Exploring the World of Marine Science
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|Course Dates||Weeks||Meeting Times||Status||Instructor(s)||CRN|
|June 27, 2016 - July 01, 2016||1||M-F 8:30A-11:20A and T,TH 12:15-3:05P||Open||Jennifer Kelly||10134|
Students will learn the basics of estuarine ecology and environmental sciences through a variety of field exercises and data collection techniques. The one-week course will allow students to learn about Narragansett Bay in-depth by using Save The Bay’s waterfront Bay Center laboratory, classroom, shoreline and dock space, and from bay field trips aboard Save The Bay’s education vessels.
Serving as coastal ecologists, students will evaluate the overall health of Narragansett Bay after collecting data on topics that include habitat diversity, water quality, bay taxonomy and plankton ecology. This course is an introduction to the wide variety of marine biology, environmental science, and ecology classes that a student could take in the future if they would like to gain more knowledge in this subject area.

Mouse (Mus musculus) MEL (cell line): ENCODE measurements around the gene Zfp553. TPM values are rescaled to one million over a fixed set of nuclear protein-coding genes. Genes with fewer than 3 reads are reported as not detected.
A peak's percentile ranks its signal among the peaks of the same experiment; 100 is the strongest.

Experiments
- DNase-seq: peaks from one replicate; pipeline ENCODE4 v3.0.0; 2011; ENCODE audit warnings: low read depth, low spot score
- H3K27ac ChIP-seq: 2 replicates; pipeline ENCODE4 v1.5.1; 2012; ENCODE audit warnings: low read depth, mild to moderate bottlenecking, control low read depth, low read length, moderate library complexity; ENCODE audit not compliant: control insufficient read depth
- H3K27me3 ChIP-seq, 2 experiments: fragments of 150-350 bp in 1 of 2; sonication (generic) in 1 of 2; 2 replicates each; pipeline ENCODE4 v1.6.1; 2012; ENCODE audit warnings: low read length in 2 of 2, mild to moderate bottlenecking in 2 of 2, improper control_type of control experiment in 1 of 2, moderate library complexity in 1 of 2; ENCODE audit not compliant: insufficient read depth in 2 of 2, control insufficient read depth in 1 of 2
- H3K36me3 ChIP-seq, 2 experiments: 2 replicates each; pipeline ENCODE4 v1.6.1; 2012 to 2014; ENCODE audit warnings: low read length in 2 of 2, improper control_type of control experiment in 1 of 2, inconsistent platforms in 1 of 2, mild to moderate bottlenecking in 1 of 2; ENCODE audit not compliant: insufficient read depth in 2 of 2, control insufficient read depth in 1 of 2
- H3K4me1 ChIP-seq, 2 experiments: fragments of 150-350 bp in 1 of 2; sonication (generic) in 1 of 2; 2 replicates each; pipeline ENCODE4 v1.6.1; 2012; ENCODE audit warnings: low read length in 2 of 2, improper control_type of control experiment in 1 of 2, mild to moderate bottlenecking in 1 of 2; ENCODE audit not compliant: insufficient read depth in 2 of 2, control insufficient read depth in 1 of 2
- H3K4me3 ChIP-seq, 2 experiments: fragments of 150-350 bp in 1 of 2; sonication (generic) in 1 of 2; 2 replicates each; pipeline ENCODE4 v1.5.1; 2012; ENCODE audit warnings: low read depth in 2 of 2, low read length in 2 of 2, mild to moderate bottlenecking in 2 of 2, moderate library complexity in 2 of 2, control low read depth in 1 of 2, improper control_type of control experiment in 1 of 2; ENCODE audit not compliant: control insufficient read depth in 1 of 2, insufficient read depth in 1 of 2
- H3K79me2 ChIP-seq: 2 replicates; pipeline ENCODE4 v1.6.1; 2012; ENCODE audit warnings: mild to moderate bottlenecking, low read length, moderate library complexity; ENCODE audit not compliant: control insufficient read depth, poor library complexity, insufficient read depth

Students will, throughout the course, learn about the 5 functions of a salt marsh, identify species throughout the rocky shore, sandy beach, and salt marsh, understand how biotic/abiotic factors affect where organisms live, identify invasive species, conduct shoreline surveys, describe what water quality is and how it affects life in and around Narragansett Bay, explain eutrophication and its affect on water quality, name the two types of plankton and why they’re important, identify plankton species, understand topographical maps, explain the concept of a watershed, and describe how human land development affects Narragansett Bay.
By the end of this course students will have conducted a variety of activities including examining the microscopic world of plankton; trawling for creatures from the Bay floor; and using scientific equipment to test local water quality for salinity, dissolved oxygen, thermoclines, and turbidity.